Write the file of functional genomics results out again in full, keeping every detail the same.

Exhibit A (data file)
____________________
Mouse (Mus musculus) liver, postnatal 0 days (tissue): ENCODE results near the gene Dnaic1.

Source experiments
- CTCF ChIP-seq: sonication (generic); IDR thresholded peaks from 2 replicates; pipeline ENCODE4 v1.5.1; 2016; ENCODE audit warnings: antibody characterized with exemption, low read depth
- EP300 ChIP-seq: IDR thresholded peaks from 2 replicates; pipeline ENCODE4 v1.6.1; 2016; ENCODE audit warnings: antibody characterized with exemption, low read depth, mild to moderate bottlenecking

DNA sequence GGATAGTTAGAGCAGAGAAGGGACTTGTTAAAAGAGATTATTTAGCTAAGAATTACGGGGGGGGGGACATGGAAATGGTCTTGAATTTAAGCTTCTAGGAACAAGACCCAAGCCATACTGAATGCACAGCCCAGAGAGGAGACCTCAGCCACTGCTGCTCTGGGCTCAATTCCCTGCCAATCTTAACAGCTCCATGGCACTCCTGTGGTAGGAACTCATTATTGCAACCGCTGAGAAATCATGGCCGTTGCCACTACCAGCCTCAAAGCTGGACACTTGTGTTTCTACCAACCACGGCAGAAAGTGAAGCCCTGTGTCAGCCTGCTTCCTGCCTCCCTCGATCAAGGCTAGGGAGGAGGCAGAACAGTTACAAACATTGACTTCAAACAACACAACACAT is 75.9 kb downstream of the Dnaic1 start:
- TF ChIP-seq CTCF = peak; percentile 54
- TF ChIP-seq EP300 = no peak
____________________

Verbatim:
Mouse (Mus musculus) liver, postnatal 0 days (tissue): ENCODE results near the gene Dnaic1.

Source experiments
- CTCF ChIP-seq: sonication (generic); IDR thresholded peaks from 2 replicates; pipeline ENCODE4 v1.5.1; 2016; ENCODE audit warnings: antibody characterized with exemption, low read depth
- EP300 ChIP-seq: IDR thresholded peaks from 2 replicates; pipeline ENCODE4 v1.6.1; 2016; ENCODE audit warnings: antibody characterized with exemption, low read depth, mild to moderate bottlenecking

DNA sequence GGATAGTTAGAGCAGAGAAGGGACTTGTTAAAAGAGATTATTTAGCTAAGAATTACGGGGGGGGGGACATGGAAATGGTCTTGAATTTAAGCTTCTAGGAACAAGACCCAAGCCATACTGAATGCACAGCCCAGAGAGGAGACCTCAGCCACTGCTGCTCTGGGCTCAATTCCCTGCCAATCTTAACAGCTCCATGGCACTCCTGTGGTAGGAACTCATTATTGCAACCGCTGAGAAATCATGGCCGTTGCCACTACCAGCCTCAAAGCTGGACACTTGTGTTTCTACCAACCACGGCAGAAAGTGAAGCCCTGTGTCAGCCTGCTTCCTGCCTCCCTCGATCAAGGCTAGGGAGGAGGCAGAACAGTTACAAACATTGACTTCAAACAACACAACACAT is 75.9 kb downstream of the Dnaic1 start:
- TF ChIP-seq CTCF = peak; percentile 54
- TF ChIP-seq EP300 = no peak